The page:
One particular benefit which Hyland has strongly advocated is a prescription drug program that can be utilized by the residents of any county participating in the program. "The NACo discount card provides a 21 percent reduction in the cost of prescription drugs to county residents regardless of what other prescription drug program they may have," said Larry Naake, NACo's executive director.

"Unfortunately, Fairfax County residents have not been able to participate in this so far because first the State Legislature had to pass its approval to let the county do this. That has now been done and Gerry is working to get this implemented in Fairfax County," Naake said.

"Gerry's involvement with NACo has been very effective for our overall membership and consequently has gained a lot of visibility for Fairfax County nationwide. Fairfax County has been the recipient of five to 10 of our National Recognition awards each year for its leadership," he said.

"By our participation in the U.S. Communities program we help many other smaller counties to save and this, in turn, helps us. We also participate in NACo's deferred compensation program for our employees," said Kathy Muse, director, Department of Purchasing and Supply Management, Fairfax County.

"Another big benefit to NACo involvement is the fact that it's a great place to network — to solve problems and gain from the experiences of others who may have had some of the same problems. It's a definite knowledge pool for problem solving," Muse said.

THROUGHOUT HIS YEARS of NACo involvement Hyland has served as chairman of their Finance, Audit, Investments, and Programs and Services committees to name just a few. He has been on the latter for the past six years.

"The Programs and Services Committee gives us the authority to look at all the things in that category we bring to our members. One of the things we did most recently, which I have been pushing for, is the creation of a Leadership Manual for county supervisors," Hyland said.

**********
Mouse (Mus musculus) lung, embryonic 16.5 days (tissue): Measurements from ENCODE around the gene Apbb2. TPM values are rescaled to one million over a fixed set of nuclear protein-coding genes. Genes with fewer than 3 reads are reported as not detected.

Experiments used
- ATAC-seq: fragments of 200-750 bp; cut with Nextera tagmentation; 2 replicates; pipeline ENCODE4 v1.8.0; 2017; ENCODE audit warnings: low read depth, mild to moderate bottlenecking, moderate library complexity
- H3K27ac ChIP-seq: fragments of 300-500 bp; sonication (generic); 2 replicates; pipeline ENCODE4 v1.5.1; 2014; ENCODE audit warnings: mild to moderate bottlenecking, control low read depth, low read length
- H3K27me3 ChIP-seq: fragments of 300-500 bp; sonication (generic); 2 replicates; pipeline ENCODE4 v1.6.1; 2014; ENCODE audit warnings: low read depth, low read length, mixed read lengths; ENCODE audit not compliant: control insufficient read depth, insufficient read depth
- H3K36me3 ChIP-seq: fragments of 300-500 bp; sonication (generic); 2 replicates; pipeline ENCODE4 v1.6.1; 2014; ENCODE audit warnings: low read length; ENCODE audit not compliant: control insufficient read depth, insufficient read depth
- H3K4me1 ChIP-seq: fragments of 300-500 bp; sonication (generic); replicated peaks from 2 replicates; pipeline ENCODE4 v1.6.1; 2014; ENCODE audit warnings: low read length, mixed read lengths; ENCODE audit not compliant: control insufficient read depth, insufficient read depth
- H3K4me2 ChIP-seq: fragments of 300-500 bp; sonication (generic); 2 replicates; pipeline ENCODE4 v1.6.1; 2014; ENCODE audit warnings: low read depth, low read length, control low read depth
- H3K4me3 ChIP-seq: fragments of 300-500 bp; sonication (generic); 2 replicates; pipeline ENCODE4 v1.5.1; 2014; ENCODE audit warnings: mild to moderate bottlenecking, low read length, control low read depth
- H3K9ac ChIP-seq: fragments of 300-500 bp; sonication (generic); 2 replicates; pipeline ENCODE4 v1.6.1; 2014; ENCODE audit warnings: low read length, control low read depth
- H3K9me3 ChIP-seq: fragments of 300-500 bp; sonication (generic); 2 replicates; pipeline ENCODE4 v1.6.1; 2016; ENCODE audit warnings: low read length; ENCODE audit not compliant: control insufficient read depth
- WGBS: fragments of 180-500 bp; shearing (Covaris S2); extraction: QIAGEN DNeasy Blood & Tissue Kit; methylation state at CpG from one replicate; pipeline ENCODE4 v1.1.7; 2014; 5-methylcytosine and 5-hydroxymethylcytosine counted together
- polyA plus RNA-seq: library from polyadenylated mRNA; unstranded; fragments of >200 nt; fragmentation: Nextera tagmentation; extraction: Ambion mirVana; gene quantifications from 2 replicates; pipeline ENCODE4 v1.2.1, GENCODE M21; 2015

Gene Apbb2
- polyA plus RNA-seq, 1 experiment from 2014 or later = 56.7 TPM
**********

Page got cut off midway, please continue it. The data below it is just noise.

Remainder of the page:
"One of the items I've had a real thing about is for [NACo] to develop a strong reference library on our Web site. Another is to develop a peer network that is able to identify individuals with specific expertise in given areas. That was created five months ago and it has been very successful. This committee has allowed me to develop a wide variety of services for counties," he said.

"I've developed a reputation at NACo as the one who raises the hard questions. It has not always made me the most popular. I ran for president of NACo in either 1993 or ’94. I won 38 of the 46 states that are members and still lost," he said. Not all states have counties. Therefore not all states belong to NACo.

The reason he lost, according to Hyland, is that the large states control the election. He won all the smaller states but lost the big ones with the most delegates.

When asked if he would try to be elected president again he was emphatic. "Definitely not. Not at this stage of the game. I'm very happy working on programs and services that benefit our members and thereby Fairfax County and Mount Vernon District."

Several years ago NACo honored Hyland by planting a magnolia tree outside his office in the Mount Vernon Government Center. It is thriving and well rooted in the soil of Mount Vernon District. That could also be said for its recipient.